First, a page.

Attorney General Eric Holder announced Tuesday that the Justice Department is suing to block the merger of American Airlines and US Airways, because of antitrust concerns. That merger would create the nation’s largest airline, and has been in the works since February. WFAE’s Ben Bradford joined All Things Considered host Mark Rumsey for an overview of what it means
RUMSEY: Ben, lay out what the suit is about.
BRADFORD: The Department of Justice says the merger would put four airlines in control of 80 percent of commercial air travel in the US. Six state Attorneys General, and Washington, D.C. are also part of the suit. And basically, they’re arguing the merger would lessen already limited competition between them. The lawsuit lists over a thousand routes it says would become anticompetitive -- by the way, 38 of those routes, by my count, are to or from Charlotte.
RUMSEY: And Charlotte’s the largest hub for US Airways, of course.
BRADFORD: That’s right. The suit also says having fewer airlines would make it easier for airlines to charge more ancillary fees—like they’ve done for baggage and in-flight meals—which we’ve seen crop up over the last decade. Holder says the fewer the airlines, the easier it becomes to raise fees.
RUMSEY: Was this lawsuit a surprise?
BRADFORD: I just spoke with one airline consultant who called it a huge surprise. Airline stocks also dropped across the board—American’s by 45 percent and US Airways by 10, and that indicates how much of a surprise it was to investors. Proponents of the merger say the Justice Department changed the game—it’s never considered baggage or those kinds of fees in its analysis of airline mergers before.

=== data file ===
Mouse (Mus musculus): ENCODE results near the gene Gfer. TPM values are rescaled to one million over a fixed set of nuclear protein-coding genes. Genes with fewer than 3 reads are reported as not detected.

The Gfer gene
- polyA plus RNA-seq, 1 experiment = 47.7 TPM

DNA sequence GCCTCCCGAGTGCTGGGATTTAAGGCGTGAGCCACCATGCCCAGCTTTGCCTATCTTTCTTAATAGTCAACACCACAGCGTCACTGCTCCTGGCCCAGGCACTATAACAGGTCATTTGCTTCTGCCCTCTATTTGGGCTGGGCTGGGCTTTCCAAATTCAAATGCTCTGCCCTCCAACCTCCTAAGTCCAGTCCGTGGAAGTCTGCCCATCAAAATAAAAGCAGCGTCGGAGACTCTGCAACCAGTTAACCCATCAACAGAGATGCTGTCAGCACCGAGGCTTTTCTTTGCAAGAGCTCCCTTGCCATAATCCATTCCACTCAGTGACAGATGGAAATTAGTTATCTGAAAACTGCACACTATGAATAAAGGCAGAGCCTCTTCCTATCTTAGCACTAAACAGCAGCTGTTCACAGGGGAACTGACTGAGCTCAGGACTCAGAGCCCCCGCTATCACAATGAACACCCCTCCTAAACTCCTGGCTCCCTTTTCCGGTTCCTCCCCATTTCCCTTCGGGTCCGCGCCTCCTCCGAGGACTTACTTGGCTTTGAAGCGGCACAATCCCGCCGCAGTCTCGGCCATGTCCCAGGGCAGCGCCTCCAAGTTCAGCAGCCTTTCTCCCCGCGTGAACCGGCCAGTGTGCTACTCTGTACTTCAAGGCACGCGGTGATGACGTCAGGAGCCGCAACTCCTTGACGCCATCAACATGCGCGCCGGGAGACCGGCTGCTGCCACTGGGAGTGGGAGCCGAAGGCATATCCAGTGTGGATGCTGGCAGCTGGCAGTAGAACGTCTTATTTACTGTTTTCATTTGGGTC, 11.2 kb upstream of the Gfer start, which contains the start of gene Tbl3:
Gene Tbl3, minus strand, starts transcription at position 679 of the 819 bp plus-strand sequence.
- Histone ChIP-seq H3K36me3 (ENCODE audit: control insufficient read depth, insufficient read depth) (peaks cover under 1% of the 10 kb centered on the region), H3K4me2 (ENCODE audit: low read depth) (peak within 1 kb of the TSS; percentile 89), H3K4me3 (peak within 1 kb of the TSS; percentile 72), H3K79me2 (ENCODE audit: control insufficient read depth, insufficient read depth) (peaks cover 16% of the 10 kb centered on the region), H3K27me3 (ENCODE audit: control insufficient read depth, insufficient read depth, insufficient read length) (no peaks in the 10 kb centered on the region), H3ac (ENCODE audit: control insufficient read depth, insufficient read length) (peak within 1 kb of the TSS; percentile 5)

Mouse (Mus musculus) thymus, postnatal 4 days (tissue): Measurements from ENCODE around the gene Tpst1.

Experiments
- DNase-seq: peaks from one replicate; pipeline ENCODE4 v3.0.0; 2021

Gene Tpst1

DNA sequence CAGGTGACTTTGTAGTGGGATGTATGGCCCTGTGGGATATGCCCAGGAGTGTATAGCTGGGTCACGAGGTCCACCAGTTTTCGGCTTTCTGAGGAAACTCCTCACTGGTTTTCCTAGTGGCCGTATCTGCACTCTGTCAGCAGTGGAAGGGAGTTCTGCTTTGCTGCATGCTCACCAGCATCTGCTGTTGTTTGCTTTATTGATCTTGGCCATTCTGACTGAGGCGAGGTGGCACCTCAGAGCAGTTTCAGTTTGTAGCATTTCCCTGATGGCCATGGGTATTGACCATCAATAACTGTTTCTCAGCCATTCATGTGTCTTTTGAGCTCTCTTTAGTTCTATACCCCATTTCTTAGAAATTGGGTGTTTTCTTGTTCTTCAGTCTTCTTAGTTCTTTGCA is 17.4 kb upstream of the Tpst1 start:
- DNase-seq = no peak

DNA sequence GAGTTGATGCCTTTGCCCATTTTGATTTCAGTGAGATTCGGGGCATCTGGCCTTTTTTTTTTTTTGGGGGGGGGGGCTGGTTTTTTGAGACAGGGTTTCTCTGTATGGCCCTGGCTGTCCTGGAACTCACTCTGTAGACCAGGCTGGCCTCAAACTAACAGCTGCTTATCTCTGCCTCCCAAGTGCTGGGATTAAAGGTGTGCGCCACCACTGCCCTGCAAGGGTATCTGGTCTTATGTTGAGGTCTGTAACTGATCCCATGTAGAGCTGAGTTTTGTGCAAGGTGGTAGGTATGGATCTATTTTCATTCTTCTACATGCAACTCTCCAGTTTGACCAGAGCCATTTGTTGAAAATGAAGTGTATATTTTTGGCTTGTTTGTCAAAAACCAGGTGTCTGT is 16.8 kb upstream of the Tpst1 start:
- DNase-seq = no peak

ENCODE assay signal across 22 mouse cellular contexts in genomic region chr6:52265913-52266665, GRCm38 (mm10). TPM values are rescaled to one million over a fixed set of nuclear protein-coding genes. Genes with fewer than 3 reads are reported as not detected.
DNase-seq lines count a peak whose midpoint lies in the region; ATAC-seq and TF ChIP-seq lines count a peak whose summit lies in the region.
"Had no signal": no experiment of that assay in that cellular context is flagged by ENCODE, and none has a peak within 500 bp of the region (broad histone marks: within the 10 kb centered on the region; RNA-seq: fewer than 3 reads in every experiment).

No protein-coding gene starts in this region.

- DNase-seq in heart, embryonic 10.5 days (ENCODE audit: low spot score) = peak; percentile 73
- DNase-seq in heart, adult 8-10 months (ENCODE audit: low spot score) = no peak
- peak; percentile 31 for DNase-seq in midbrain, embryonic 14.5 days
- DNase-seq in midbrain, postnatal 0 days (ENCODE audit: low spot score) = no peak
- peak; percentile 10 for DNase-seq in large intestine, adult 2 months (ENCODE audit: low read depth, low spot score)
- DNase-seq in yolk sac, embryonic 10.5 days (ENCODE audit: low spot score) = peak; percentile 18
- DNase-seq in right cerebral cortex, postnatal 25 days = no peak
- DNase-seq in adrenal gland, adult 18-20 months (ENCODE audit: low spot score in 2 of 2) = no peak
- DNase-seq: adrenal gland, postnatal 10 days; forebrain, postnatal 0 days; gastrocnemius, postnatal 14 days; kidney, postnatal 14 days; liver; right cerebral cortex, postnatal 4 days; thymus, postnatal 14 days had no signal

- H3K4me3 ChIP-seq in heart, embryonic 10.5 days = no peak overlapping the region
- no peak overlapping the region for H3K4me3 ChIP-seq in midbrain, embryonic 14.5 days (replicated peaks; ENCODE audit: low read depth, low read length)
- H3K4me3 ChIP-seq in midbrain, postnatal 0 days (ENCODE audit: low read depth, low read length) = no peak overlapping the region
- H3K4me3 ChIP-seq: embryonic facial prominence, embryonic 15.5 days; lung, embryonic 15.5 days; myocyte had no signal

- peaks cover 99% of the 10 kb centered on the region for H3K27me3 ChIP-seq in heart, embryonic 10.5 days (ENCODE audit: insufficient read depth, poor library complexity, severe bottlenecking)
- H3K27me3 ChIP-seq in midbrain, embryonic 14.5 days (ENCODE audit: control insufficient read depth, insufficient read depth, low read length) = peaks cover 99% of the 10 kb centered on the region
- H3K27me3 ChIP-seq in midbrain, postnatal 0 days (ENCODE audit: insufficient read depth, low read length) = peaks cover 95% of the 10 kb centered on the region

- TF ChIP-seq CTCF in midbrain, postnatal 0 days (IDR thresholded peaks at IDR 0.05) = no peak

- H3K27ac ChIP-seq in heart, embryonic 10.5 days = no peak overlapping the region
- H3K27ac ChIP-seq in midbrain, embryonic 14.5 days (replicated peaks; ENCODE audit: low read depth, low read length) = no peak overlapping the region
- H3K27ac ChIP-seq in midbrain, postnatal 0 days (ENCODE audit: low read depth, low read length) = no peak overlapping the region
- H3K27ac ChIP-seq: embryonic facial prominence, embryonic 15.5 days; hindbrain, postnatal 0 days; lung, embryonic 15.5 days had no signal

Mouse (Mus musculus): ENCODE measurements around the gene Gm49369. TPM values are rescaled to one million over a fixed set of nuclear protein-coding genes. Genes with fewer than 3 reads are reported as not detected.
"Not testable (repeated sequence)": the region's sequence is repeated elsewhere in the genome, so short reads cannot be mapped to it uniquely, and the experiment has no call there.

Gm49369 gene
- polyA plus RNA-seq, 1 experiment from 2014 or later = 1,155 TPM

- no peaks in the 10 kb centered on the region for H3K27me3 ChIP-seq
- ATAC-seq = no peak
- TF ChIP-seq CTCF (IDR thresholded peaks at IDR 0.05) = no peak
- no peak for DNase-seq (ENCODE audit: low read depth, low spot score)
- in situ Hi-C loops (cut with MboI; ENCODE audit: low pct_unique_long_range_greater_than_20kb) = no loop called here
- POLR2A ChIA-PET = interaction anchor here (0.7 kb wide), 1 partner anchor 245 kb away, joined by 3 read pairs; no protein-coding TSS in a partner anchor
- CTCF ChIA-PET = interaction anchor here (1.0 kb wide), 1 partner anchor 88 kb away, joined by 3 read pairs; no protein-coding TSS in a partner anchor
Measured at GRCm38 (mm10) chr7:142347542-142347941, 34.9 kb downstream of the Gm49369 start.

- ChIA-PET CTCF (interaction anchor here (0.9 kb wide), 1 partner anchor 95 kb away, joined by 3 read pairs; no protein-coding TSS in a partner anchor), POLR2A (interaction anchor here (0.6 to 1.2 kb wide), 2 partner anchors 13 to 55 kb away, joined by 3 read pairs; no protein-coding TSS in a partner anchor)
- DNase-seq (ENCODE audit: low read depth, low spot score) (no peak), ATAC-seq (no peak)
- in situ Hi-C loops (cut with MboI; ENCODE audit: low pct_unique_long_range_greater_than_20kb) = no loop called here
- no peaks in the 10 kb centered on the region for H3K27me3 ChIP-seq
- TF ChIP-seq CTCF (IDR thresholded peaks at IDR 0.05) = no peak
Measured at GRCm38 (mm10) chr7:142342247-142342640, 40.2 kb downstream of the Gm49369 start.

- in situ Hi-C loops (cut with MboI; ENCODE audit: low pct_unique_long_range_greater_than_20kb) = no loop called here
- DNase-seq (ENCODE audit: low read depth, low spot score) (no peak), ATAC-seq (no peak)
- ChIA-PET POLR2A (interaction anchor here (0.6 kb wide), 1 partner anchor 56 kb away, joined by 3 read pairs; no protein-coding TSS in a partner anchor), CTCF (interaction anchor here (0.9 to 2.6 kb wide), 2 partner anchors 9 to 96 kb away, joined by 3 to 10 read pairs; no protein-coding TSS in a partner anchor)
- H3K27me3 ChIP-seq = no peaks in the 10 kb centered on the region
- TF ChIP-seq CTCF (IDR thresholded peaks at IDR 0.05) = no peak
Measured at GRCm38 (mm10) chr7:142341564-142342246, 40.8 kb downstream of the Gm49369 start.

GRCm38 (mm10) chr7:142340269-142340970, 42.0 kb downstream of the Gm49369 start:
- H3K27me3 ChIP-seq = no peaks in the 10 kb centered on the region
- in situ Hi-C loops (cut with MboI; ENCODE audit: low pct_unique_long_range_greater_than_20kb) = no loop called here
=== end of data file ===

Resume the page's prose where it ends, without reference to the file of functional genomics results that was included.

RUMSEY: There have been several high-profile airline mergers that have gone through in the past decade. Do we have a sense as to why the Justice Department has decided to challenge this one, while the others went through?
BRADFORD: For one, the other mergers took place when airlines were in financial trouble, whereas now it’s become a profitable business again. It’s also possible it’s using the suit to win some concessions from the airlines before they merge. In Washington, there’s a lot of concern that the new airline would have too much control on flights in-and-out of Reagan National Airport, so this might be a maneuver for the airlines to give up some slots.
RUMSEY: Have US Airways and American responded to the suit yet?
BRADFORD: Yes. They released a statement that I can sum up in five words: unhappy and going to fight it.